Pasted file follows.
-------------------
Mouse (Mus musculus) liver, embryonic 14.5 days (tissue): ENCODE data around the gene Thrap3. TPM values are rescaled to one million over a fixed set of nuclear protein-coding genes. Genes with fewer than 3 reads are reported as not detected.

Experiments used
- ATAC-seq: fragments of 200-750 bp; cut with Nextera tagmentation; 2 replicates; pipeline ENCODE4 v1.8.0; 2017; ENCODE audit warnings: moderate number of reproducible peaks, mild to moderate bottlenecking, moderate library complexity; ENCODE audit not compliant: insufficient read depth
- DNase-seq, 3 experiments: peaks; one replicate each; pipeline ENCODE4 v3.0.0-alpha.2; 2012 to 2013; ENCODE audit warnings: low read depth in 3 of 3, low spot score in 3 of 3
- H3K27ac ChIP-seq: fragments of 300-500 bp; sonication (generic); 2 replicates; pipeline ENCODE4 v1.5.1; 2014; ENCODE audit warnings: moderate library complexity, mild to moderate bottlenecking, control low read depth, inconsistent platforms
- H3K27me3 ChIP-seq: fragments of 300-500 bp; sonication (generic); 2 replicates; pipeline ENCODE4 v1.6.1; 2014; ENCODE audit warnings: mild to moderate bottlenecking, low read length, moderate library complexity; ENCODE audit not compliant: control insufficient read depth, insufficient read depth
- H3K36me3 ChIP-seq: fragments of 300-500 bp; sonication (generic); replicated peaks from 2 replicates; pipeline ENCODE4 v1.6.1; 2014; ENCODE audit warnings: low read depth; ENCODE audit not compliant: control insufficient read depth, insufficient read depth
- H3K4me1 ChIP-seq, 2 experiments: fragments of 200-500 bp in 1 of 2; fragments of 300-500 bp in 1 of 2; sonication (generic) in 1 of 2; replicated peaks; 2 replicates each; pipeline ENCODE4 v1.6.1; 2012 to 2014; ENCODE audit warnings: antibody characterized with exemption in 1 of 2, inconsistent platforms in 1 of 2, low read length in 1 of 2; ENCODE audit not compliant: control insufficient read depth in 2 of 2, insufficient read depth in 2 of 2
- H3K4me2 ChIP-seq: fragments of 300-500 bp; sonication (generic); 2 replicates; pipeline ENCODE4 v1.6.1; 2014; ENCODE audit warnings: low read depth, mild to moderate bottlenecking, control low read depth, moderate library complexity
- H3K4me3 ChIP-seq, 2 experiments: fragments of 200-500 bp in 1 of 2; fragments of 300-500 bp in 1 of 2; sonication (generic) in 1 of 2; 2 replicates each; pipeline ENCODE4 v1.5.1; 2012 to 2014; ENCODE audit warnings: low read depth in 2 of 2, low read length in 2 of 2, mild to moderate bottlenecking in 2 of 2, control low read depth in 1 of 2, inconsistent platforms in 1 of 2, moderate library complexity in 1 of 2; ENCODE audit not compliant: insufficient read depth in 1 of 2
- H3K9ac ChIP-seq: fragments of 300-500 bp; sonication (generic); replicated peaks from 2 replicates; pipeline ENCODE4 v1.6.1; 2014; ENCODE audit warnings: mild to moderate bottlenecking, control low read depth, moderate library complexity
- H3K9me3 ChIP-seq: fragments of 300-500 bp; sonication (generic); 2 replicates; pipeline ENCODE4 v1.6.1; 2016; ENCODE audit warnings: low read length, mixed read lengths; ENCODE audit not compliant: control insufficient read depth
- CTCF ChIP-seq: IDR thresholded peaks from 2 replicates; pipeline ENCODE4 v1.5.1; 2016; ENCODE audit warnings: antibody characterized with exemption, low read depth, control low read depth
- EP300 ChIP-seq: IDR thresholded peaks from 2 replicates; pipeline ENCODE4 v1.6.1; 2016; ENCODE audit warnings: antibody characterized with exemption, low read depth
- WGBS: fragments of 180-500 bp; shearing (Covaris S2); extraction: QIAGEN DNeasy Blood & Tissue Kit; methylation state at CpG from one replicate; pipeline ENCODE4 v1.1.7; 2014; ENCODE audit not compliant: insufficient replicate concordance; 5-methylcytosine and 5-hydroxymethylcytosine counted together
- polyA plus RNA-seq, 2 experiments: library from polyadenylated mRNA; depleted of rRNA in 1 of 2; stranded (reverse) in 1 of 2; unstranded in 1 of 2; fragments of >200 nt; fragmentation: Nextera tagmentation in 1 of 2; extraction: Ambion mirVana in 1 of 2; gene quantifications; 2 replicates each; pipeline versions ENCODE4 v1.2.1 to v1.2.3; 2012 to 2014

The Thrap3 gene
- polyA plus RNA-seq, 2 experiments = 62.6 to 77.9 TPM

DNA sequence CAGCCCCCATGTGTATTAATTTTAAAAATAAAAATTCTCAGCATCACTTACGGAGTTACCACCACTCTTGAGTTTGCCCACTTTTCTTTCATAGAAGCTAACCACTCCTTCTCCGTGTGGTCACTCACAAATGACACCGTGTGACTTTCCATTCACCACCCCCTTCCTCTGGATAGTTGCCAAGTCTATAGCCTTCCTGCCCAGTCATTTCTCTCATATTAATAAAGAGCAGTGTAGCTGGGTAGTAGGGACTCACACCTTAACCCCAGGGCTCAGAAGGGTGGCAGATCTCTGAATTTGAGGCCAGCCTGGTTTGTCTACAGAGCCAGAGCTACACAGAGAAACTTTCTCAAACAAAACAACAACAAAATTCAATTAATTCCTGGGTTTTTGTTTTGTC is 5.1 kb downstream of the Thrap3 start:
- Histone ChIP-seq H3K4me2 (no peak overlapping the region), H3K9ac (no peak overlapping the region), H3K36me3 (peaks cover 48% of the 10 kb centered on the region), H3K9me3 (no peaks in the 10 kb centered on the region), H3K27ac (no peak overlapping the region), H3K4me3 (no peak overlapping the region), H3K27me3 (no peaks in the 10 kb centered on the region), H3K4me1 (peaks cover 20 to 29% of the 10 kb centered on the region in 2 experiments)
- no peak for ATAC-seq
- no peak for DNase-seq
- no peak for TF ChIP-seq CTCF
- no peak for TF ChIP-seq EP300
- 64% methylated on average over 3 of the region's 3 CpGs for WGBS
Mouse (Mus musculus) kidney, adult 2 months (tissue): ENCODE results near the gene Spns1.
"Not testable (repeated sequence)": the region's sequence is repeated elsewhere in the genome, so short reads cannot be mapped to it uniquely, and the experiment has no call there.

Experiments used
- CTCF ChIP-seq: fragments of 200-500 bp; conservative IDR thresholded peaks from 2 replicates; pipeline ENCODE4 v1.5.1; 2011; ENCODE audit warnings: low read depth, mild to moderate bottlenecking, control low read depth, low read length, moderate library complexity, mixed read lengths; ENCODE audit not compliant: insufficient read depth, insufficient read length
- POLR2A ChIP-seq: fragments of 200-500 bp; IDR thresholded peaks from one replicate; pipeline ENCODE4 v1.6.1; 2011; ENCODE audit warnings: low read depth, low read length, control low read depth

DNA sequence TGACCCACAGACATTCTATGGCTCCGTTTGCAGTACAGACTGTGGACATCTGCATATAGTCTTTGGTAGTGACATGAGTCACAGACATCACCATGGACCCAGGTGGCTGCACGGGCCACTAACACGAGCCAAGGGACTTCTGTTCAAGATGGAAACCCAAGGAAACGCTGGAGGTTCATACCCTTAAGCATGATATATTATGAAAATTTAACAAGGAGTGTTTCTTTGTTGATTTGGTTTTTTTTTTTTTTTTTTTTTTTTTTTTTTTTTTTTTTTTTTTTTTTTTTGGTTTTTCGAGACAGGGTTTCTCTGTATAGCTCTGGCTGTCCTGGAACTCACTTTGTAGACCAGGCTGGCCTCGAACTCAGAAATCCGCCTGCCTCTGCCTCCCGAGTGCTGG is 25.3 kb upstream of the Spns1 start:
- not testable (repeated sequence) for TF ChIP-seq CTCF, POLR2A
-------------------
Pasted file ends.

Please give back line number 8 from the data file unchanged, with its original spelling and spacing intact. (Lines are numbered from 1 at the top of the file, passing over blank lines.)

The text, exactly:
- H3K4me1 ChIP-seq, 2 experiments: fragments of 200-500 bp in 1 of 2; fragments of 300-500 bp in 1 of 2; sonication (generic) in 1 of 2; replicated peaks; 2 replicates each; pipeline ENCODE4 v1.6.1; 2012 to 2014; ENCODE audit warnings: antibody characterized with exemption in 1 of 2, inconsistent platforms in 1 of 2, low read length in 1 of 2; ENCODE audit not compliant: control insufficient read depth in 2 of 2, insufficient read depth in 2 of 2